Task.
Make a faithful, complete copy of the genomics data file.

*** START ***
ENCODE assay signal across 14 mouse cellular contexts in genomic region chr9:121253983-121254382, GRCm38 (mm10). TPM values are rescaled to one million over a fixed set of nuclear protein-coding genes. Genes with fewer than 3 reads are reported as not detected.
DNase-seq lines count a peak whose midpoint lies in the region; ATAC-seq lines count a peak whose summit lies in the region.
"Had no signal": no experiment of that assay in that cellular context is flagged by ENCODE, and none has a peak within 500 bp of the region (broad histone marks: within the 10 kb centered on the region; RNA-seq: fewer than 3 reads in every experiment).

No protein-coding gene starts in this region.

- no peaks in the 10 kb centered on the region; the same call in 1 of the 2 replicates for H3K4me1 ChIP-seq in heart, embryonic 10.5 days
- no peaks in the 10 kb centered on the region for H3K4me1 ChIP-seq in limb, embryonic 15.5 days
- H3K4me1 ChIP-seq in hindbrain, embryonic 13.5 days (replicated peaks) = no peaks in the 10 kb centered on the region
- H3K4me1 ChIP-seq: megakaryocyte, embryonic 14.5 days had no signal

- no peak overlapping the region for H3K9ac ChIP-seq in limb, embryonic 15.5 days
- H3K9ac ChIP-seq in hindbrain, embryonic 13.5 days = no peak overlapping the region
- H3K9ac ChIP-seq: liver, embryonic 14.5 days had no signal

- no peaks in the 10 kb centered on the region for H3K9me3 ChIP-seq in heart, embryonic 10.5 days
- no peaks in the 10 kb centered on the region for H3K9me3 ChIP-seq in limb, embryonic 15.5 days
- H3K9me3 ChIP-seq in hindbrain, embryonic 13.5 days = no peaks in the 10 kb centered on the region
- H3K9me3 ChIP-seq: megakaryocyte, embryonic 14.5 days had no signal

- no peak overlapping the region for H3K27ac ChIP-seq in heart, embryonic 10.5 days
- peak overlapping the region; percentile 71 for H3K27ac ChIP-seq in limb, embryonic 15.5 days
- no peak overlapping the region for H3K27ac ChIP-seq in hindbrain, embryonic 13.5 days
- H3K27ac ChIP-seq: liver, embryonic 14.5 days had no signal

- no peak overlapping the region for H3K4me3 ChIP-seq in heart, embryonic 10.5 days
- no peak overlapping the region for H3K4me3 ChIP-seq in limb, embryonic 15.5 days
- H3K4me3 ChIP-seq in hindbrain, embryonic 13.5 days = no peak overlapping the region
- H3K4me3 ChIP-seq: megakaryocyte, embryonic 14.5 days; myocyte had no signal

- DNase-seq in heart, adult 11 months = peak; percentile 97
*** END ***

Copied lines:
ENCODE assay signal across 14 mouse cellular contexts in genomic region chr9:121253983-121254382, GRCm38 (mm10). TPM values are rescaled to one million over a fixed set of nuclear protein-coding genes. Genes with fewer than 3 reads are reported as not detected.
DNase-seq lines count a peak whose midpoint lies in the region; ATAC-seq lines count a peak whose summit lies in the region.
"Had no signal": no experiment of that assay in that cellular context is flagged by ENCODE, and none has a peak within 500 bp of the region (broad histone marks: within the 10 kb centered on the region; RNA-seq: fewer than 3 reads in every experiment).

No protein-coding gene starts in this region.

- no peaks in the 10 kb centered on the region; the same call in 1 of the 2 replicates for H3K4me1 ChIP-seq in heart, embryonic 10.5 days
- no peaks in the 10 kb centered on the region for H3K4me1 ChIP-seq in limb, embryonic 15.5 days
- H3K4me1 ChIP-seq in hindbrain, embryonic 13.5 days (replicated peaks) = no peaks in the 10 kb centered on the region
- H3K4me1 ChIP-seq: megakaryocyte, embryonic 14.5 days had no signal

- no peak overlapping the region for H3K9ac ChIP-seq in limb, embryonic 15.5 days
- H3K9ac ChIP-seq in hindbrain, embryonic 13.5 days = no peak overlapping the region
- H3K9ac ChIP-seq: liver, embryonic 14.5 days had no signal

- no peaks in the 10 kb centered on the region for H3K9me3 ChIP-seq in heart, embryonic 10.5 days
- no peaks in the 10 kb centered on the region for H3K9me3 ChIP-seq in limb, embryonic 15.5 days
- H3K9me3 ChIP-seq in hindbrain, embryonic 13.5 days = no peaks in the 10 kb centered on the region
- H3K9me3 ChIP-seq: megakaryocyte, embryonic 14.5 days had no signal

- no peak overlapping the region for H3K27ac ChIP-seq in heart, embryonic 10.5 days
- peak overlapping the region; percentile 71 for H3K27ac ChIP-seq in limb, embryonic 15.5 days
- no peak overlapping the region for H3K27ac ChIP-seq in hindbrain, embryonic 13.5 days
- H3K27ac ChIP-seq: liver, embryonic 14.5 days had no signal

- no peak overlapping the region for H3K4me3 ChIP-seq in heart, embryonic 10.5 days
- no peak overlapping the region for H3K4me3 ChIP-seq in limb, embryonic 15.5 days
- H3K4me3 ChIP-seq in hindbrain, embryonic 13.5 days = no peak overlapping the region
- H3K4me3 ChIP-seq: megakaryocyte, embryonic 14.5 days; myocyte had no signal

- DNase-seq in heart, adult 11 months = peak; percentile 97